Marco Rubio
Looking right: Marco Rubio, anointed by Time magazine as the saviour of the Republican party

The choice of Marco Rubio to deliver the Republican reply to Barack Obama’s State of the Union speech, which he will do in both English and Spanish, caps a whirlwind period that has elevated him into a de facto party leadership position.

Only months after the 41-year-old Florida senator was forced to withdraw a plan to normalise the status of young people in the US without citizenship, Mr Rubio is at the centre of a renewed push in Congress for immigration reform.

Since Mr Obama’s re-election, he has also boosted his fundraising arm, a requisite to building a broader base within the party, taken his message of upward mobility to key presidential states, and reinforced his hawkish credentials on national security.

It is a mark of how far he has come that when Mr Rubio questioned Hillary Clinton last month before a congressional committee, it was a commonplace observation that the pair would be facing each other in the 2016 presidential election.

Time magazine anointed Mr Rubio on its cover on Friday as the “Republican saviour”, prompting him to reply via Twitter: “There is only one saviour and it is not me.”

Mitt Romney, the Republican 2012 candidate for the presidency, passed over Mr Rubio as a running mate in favour of Paul Ryan. Along with many conservatives in the party, Mr Romney also shunned Mr Rubio’s proposal early last year for limited immigration reform.

Mr Romney’s stance backfired, ceding swaths of the electorate, especially Hispanics, to Mr Obama. In the midst of the campaign, the president issued an executive order to push through changes similar to those advocated by Mr Rubio.

The senator and other senior Republicans who back immigration reform have in many respects been pushing at an open door since the election, when seven out of 10 Hispanic and Asian Americans voted for Mr Obama.

Mr Rubio’s background, as the son of Cuban émigrés whose father was a bartender, gives him extra credibility in selling efforts to find a fair mechanism to normalise the status of an estimated 11m undocumented US immigrants.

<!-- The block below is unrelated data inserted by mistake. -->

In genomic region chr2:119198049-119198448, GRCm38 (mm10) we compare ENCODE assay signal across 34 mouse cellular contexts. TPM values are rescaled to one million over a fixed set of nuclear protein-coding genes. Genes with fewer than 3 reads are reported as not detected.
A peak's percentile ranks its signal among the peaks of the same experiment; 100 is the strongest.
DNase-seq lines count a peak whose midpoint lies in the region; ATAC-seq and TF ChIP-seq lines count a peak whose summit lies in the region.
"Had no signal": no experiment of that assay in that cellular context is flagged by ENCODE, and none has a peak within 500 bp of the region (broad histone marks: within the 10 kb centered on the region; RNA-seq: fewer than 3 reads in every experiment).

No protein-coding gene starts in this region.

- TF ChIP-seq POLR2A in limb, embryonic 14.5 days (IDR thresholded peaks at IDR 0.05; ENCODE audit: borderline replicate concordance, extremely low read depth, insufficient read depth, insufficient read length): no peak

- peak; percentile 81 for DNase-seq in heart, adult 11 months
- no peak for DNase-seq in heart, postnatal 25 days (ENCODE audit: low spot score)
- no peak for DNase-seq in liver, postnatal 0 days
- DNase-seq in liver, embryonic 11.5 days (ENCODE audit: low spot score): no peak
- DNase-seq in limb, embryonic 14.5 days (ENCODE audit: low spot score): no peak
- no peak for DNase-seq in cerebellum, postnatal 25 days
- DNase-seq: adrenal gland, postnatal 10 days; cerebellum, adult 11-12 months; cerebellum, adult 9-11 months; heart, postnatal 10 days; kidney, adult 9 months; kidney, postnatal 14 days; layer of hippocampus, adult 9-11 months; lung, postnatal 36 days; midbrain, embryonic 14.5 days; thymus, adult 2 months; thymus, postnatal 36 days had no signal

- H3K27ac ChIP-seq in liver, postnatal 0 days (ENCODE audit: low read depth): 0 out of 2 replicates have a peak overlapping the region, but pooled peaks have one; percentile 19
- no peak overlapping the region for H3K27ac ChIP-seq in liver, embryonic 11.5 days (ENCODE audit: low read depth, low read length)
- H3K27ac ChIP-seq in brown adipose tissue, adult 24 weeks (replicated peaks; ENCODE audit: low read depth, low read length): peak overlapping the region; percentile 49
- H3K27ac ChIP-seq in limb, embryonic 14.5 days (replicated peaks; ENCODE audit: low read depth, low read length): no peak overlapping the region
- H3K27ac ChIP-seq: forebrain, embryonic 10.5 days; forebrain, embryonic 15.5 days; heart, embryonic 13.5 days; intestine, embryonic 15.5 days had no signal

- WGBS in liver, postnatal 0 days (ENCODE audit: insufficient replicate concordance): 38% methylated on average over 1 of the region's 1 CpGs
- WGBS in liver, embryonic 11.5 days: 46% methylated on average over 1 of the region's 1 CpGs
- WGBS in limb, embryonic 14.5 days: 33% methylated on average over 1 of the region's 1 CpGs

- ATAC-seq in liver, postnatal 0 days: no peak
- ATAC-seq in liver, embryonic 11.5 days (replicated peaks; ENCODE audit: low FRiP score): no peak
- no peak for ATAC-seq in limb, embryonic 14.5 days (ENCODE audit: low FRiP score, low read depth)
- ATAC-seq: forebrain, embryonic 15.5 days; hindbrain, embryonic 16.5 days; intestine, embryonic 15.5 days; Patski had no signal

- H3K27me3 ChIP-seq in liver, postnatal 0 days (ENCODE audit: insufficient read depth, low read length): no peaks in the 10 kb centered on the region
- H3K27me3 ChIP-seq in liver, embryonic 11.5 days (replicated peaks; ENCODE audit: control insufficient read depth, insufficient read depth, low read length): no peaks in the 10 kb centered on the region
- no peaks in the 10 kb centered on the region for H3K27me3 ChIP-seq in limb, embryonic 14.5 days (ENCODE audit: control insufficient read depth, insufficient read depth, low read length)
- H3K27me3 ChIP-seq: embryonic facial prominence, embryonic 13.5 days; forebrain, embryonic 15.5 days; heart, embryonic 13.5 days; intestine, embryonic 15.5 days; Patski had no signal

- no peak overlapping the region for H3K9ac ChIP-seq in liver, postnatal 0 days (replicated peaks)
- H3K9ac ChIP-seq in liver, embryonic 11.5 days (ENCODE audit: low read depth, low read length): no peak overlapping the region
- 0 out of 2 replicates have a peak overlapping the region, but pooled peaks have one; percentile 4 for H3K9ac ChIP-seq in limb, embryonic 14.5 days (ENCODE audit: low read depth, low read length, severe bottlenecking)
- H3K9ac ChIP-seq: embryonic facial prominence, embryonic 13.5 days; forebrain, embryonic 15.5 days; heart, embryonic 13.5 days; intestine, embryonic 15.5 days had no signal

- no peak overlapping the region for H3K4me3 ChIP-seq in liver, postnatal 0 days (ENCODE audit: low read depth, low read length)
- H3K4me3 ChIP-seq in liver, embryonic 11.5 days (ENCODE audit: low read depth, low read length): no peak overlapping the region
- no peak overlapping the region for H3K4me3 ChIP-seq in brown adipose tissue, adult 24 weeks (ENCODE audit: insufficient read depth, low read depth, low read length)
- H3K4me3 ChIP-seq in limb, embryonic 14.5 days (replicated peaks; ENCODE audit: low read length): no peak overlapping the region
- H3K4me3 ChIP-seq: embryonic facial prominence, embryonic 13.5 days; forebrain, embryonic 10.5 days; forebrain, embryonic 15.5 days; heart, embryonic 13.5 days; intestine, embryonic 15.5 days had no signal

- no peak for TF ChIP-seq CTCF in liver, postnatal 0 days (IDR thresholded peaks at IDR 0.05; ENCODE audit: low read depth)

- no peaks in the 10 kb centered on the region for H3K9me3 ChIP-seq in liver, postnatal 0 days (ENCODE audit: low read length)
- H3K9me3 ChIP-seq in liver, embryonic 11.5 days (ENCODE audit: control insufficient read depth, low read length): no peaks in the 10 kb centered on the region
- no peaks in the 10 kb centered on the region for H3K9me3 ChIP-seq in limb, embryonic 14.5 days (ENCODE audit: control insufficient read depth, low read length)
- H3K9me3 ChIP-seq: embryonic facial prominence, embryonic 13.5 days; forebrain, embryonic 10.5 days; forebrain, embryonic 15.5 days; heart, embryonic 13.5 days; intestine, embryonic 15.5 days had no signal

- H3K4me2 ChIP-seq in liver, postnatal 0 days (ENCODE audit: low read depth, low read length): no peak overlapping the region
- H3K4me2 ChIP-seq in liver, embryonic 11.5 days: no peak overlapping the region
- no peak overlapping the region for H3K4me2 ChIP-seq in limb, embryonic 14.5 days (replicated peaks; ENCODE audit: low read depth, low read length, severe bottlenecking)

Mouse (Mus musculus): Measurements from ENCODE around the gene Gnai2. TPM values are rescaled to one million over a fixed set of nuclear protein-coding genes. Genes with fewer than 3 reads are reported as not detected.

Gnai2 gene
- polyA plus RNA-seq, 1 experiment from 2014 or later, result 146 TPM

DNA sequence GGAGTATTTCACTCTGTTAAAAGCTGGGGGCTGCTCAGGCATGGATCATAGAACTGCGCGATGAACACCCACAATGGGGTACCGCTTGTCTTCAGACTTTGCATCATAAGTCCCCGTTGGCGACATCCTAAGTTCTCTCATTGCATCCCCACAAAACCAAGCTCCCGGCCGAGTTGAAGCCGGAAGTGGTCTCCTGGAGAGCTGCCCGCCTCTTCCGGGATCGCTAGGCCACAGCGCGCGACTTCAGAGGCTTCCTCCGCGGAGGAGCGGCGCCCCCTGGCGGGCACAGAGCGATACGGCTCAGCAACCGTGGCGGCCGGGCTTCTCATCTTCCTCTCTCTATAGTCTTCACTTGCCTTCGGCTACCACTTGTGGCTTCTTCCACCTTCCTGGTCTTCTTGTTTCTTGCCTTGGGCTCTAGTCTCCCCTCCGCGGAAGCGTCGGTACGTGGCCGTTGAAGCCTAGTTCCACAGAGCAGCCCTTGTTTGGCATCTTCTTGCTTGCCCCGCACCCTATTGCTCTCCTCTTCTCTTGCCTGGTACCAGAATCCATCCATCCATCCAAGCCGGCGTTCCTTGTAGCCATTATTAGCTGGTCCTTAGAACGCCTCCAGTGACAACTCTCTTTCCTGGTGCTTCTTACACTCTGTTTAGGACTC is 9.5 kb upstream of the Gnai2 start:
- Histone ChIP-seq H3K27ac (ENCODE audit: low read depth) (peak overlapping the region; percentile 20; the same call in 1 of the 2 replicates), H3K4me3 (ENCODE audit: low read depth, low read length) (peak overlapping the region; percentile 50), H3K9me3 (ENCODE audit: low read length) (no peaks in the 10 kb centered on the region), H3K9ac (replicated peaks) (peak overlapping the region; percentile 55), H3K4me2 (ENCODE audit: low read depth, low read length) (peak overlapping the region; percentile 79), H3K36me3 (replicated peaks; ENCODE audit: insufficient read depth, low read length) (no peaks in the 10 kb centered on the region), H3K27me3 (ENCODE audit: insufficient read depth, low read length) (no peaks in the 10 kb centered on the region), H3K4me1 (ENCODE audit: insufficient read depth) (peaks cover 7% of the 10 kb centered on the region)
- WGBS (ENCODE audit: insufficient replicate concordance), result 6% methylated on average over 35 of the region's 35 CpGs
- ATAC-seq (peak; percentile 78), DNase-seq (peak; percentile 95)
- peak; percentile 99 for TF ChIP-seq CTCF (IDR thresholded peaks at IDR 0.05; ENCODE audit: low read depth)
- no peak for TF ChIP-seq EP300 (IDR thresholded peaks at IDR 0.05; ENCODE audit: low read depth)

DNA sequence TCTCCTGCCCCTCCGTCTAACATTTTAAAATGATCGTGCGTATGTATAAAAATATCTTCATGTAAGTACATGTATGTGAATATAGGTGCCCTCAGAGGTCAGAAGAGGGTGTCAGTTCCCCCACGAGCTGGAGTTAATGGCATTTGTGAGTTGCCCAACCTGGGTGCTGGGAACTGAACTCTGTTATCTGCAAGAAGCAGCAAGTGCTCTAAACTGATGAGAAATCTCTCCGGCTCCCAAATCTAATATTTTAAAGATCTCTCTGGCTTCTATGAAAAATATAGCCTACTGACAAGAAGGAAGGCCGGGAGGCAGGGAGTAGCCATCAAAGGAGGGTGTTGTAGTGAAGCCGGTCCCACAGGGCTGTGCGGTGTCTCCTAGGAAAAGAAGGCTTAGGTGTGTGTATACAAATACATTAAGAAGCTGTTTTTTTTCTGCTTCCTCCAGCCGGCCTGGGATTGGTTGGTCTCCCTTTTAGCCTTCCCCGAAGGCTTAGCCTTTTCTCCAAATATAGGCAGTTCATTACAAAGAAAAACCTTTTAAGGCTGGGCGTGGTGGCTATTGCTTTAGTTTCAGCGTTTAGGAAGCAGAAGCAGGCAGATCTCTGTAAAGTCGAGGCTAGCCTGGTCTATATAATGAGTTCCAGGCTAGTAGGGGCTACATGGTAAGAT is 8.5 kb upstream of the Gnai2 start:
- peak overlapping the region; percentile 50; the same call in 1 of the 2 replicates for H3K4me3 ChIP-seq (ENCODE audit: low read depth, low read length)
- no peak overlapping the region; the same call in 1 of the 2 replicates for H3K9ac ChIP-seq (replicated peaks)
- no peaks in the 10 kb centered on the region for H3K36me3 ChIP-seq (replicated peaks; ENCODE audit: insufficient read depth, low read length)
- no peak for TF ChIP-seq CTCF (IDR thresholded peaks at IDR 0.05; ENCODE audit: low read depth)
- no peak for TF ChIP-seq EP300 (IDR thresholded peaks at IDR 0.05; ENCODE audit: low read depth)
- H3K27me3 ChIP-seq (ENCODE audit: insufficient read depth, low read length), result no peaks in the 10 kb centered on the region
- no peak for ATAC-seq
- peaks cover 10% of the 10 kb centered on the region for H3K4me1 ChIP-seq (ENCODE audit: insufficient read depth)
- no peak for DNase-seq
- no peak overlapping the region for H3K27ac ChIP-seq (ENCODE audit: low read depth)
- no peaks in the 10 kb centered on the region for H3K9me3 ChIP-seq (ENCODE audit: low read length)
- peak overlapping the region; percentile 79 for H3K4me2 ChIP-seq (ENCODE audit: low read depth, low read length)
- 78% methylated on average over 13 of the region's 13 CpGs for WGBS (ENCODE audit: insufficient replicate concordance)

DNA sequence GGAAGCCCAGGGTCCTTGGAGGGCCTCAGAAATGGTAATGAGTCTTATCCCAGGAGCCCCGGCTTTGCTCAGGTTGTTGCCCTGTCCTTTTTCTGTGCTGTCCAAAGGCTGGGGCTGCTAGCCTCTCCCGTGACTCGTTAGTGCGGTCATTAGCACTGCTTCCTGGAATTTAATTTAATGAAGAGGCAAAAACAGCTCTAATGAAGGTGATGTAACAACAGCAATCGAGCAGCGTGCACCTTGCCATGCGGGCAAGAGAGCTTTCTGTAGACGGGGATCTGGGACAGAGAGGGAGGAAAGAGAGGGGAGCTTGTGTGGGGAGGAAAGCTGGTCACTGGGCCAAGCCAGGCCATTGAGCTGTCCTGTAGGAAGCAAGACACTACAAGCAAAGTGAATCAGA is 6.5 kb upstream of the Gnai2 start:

“Sometimes, good policy is good politics: he believes Americans are ready to move on from this issue,” said a Republican who has advised Mr Rubio. “We don’t want to be the party of angry old white men.”

But it remains a rat’s nest with sections of the party. Mr Rubio has been adamant that undocumented immigrants cannot jump ahead of anyone coming in from offshore through the legal channels in normalising their status. “They cannot leapfrog anybody,” Mr Rubio told one interviewer. “We do not want to see a single person who has done the right thing be disadvantaged because of this.”

Despite bipartisan support in the Senate for reform, one fellow Republican senator called his proposals “naive” and large numbers of conservatives in the House of Representatives are wary of the plan.

The Republican disquiet in the House reflects longstanding hostility among conservatives at the grassroots to any plan offering a path to citizenship for undocumented immigrants.

“There is a big trust factor here: many people [in the electorate] do not trust the government on this issue,” said Mike Franc of the Heritage Foundation.

Mr Rubio and Mr Obama are in broad agreement on immigration, an issue that the senator may emphasise when he delivers the State of the Union reply on Tuesday. But of the pair, it is Mr Obama that has his party behind him. Mr Rubio is still out on a limb.

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